Will the Debt Deal Hurt National Cyber Security Efforts?

Sue Marquette Poremba

If you've paid attention to the news the past few days, you are probably like me and are waiting to hear exactly what will be affected by these budget cuts.

Chances are, cyber security is going to be an indirect victim of the new debt deal. According to an article at NextGov.com, IT security people are concerned that cyber security is one of those expenditures that will see a hit. Agencies receiving budget cuts won't have the dollars to spend on hiring cyber security personnel or investing in cyber security tools. And it doesn't look likely that the private sector will pick up the slack.


James A. Lewis, a cyber security specialist at the Center for Strategic and International Studies, was quoted in the NextGov.com article:

The main problem is that the call to shrink government and rely on the private sector and markets to address public problems guarantees weak cybersecurity.

In the same article, Tom Kellerman, a former World Bank cyber security official, added:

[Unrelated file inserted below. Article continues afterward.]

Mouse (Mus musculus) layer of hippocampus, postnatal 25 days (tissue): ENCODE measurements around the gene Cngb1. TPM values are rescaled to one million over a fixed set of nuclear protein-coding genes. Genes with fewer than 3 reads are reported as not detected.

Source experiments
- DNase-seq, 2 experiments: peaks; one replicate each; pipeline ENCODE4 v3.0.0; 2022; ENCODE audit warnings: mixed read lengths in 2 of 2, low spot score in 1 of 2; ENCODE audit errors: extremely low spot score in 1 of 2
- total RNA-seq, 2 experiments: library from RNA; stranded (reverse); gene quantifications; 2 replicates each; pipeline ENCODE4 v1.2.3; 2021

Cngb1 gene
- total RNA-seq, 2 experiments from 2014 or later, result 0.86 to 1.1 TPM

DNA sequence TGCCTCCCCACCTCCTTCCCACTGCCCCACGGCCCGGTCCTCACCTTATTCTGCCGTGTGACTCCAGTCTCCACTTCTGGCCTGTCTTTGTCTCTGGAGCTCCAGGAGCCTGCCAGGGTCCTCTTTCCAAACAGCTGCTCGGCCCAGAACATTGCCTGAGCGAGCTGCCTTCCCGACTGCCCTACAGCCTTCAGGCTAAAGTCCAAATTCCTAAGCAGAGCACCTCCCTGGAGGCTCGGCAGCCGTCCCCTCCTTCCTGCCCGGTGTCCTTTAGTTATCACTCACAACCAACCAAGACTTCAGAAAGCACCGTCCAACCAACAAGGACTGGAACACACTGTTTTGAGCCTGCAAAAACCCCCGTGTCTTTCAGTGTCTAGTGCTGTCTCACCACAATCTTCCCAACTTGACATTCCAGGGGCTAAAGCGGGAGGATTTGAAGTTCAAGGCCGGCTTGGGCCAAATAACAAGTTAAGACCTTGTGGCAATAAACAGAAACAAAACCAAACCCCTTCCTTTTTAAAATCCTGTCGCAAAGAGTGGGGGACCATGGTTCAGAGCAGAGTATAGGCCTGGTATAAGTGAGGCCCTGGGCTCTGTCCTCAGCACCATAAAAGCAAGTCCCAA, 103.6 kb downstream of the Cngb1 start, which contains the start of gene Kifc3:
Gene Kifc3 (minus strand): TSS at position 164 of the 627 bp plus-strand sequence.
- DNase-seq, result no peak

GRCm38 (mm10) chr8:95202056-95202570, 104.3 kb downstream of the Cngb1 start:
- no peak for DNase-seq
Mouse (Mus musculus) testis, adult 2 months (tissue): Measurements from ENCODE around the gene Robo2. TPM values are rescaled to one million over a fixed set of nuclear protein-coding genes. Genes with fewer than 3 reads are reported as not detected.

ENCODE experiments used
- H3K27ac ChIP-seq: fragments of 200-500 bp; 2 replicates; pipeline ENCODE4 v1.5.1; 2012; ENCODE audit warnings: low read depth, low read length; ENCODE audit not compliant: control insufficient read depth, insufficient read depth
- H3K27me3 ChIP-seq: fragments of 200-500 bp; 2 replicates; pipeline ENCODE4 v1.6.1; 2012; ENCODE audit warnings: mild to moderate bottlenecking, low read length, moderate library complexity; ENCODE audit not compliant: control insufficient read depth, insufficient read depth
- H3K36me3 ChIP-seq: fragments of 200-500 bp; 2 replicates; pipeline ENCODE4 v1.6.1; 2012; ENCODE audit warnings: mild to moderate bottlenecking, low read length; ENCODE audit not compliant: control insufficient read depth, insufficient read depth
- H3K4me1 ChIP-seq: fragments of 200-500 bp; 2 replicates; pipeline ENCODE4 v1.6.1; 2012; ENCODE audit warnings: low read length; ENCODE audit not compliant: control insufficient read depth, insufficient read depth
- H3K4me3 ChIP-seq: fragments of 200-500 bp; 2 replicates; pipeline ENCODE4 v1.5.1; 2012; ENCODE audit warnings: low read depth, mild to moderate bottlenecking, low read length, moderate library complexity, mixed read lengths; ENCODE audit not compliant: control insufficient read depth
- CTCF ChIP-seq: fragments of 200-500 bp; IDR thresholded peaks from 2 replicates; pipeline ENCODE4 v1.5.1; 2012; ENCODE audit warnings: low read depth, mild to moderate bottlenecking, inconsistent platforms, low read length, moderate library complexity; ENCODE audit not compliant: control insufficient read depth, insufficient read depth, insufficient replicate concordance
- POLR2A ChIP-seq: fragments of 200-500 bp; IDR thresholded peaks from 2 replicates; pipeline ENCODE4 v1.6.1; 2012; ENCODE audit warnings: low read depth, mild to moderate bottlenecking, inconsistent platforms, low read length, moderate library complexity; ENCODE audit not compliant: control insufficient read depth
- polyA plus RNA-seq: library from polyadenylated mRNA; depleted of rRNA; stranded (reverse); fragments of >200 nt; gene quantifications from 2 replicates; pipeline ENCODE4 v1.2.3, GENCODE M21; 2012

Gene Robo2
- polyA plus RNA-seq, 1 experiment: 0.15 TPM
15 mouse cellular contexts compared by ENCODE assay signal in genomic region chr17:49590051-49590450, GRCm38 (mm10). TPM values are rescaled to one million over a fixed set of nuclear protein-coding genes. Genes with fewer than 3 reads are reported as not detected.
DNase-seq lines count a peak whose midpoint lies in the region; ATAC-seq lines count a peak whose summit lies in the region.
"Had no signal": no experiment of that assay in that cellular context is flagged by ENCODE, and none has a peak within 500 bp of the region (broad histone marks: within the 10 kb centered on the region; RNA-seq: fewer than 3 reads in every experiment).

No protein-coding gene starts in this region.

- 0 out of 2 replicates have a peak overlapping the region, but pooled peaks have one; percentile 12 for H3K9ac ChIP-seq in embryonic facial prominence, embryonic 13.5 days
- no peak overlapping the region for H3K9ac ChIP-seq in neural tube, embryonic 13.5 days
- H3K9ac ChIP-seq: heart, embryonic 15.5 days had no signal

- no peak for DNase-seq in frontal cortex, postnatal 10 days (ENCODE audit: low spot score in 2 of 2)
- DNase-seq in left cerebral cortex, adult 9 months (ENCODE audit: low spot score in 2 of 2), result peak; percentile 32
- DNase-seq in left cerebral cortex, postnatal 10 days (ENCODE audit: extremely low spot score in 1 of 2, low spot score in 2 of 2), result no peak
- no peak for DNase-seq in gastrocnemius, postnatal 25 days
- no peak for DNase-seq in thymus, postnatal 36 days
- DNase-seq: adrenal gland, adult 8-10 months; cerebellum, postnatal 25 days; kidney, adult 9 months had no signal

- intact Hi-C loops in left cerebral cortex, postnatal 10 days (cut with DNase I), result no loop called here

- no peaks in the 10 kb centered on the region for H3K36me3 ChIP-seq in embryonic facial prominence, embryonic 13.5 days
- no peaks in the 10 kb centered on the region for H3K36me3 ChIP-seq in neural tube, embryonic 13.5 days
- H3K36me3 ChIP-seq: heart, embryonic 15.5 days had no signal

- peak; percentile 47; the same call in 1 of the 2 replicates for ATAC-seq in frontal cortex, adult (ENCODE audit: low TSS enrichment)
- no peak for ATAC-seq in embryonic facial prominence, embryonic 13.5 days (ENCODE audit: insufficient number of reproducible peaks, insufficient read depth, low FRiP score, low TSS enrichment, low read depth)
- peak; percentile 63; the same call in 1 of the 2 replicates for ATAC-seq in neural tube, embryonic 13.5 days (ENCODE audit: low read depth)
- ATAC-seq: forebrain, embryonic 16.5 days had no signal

We don't have enough people manning the walls. We don't have the technologies that we identified three years ago that we need because people are waiting on their budgets.

It's not like Congress doesn't understand that this potential hole in cyber security is a serious concern. A Reuters article during the heat of the debt-ceiling debate reported that Senate Majority Leader Harry Reid was urging the Senate to resume talks on a massive cyber security bill and the Republicans agreed. That's a step in the right direction (and considering the current climate in Washington, hearing that the two parties agreed on anything is a reason to cheer).


Many people have come out and said no one is truly happy with the results of the debt deal. I don't know. Cyber criminals probably are already seeing how it benefits them.

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